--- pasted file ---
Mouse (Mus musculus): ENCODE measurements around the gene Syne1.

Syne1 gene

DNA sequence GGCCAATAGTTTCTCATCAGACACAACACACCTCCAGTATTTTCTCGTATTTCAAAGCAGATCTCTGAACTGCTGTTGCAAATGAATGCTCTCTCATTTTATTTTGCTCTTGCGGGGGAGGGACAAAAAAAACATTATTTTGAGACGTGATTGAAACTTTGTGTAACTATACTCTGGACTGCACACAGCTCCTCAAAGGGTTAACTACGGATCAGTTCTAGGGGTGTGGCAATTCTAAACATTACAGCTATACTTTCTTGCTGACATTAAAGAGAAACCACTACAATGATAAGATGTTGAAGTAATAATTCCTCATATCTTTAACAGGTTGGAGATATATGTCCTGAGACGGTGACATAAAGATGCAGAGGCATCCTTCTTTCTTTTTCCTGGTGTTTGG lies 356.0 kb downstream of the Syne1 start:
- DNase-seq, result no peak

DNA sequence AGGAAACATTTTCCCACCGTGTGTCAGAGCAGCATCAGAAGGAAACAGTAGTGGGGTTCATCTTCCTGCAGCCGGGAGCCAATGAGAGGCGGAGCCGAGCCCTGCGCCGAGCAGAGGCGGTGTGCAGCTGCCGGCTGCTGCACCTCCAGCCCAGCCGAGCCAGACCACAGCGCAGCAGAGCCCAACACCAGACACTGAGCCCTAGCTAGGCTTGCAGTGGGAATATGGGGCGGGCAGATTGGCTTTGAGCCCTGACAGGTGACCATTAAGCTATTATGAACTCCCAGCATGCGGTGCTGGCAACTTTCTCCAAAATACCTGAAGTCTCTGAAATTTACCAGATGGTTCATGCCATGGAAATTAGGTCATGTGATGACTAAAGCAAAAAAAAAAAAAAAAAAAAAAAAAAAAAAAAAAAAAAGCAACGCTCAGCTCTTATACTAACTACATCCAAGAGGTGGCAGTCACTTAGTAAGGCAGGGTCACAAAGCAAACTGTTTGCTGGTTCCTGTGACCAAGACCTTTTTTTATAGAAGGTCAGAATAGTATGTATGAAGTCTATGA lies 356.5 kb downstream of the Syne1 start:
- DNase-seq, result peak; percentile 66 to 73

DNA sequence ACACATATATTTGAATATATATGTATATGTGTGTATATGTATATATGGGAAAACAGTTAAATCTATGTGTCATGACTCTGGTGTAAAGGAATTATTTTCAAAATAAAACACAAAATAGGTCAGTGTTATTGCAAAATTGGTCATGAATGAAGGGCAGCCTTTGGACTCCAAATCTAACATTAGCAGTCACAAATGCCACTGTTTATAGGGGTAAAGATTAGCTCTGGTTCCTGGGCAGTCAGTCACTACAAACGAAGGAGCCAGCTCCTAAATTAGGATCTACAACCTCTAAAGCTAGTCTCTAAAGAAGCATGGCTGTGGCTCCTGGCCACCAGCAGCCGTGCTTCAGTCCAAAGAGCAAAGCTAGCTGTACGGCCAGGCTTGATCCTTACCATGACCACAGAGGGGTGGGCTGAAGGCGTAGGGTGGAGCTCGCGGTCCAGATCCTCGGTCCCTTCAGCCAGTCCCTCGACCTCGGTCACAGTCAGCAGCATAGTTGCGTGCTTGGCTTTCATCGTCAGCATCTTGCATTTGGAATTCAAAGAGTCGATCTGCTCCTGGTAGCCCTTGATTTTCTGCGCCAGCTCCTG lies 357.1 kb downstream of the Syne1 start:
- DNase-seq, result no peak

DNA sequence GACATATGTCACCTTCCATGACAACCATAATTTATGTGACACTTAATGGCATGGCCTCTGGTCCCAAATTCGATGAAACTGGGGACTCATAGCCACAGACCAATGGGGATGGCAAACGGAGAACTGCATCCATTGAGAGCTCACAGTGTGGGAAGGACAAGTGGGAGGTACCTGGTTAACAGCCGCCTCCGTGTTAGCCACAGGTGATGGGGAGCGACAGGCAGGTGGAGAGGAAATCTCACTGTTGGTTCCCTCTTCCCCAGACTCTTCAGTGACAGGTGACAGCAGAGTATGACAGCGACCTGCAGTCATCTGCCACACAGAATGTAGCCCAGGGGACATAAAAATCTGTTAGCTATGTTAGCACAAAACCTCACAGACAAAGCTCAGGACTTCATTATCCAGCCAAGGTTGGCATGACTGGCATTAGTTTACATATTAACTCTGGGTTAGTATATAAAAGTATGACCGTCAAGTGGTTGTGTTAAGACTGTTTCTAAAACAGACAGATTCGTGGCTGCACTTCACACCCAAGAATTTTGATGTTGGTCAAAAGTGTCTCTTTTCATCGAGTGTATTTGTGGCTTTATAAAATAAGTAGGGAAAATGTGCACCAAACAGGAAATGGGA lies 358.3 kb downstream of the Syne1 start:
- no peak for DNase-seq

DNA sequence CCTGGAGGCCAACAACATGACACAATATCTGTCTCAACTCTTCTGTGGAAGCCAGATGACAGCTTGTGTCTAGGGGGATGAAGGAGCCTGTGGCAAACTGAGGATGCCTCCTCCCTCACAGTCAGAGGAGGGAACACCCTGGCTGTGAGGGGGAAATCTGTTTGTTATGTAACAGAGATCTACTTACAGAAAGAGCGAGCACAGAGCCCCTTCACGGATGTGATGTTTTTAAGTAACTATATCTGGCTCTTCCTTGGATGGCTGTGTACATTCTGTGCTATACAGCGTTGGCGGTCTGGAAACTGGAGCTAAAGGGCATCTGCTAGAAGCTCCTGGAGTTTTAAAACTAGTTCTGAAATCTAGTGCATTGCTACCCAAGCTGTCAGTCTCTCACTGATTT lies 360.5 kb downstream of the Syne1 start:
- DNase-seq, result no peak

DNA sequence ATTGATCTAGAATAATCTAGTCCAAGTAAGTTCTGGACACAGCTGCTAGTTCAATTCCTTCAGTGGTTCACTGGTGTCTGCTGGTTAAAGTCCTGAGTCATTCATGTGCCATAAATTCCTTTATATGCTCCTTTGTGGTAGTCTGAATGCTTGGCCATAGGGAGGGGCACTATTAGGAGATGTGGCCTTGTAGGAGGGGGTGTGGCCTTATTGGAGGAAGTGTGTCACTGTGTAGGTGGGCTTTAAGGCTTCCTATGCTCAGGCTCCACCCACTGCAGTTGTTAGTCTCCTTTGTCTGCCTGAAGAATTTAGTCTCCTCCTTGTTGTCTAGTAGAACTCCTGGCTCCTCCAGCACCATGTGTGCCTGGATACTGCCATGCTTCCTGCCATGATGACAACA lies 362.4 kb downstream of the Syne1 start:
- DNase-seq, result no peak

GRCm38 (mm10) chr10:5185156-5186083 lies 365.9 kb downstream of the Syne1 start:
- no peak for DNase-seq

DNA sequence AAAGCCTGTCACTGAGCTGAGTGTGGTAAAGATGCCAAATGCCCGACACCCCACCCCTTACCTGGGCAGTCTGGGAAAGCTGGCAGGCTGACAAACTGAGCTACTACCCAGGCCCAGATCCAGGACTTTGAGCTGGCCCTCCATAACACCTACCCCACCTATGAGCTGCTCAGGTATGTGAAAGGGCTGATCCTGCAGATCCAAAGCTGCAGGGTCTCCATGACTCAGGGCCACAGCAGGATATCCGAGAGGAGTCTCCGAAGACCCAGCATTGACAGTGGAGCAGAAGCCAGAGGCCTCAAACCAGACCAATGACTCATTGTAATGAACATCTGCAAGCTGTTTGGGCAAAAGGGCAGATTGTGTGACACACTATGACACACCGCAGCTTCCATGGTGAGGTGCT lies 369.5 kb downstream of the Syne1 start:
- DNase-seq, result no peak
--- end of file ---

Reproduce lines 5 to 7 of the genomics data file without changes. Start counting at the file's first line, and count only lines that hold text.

DNA sequence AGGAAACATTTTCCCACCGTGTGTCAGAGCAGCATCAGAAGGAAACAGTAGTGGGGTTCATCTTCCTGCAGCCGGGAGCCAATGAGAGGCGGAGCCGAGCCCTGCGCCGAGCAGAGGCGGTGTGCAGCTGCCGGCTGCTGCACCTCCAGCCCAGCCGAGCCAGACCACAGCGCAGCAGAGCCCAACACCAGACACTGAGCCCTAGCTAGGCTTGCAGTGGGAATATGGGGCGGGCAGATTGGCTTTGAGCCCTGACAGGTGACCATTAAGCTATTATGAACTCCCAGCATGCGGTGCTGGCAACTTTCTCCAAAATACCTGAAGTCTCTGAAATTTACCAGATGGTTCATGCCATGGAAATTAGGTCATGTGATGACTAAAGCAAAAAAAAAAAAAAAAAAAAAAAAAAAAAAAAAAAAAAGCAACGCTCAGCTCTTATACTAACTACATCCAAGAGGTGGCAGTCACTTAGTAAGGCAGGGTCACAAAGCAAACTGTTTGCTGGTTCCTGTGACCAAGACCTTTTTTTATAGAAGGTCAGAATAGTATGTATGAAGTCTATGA lies 356.5 kb downstream of the Syne1 start:
- DNase-seq, result peak; percentile 66 to 73

DNA sequence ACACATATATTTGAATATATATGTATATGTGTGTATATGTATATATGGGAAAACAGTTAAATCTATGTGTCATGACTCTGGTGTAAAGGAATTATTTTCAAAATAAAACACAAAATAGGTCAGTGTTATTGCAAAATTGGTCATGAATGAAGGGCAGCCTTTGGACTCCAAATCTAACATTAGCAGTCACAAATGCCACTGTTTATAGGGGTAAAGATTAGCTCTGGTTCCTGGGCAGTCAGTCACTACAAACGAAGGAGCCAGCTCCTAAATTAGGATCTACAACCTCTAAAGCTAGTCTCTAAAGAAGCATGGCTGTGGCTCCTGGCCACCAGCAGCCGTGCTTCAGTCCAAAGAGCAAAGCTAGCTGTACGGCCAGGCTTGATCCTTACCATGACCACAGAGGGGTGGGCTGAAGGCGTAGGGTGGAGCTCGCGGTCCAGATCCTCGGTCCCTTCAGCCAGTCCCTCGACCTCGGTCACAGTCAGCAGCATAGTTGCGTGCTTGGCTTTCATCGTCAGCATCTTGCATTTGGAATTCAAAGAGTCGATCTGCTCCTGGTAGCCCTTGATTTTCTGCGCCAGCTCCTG lies 357.1 kb downstream of the Syne1 start: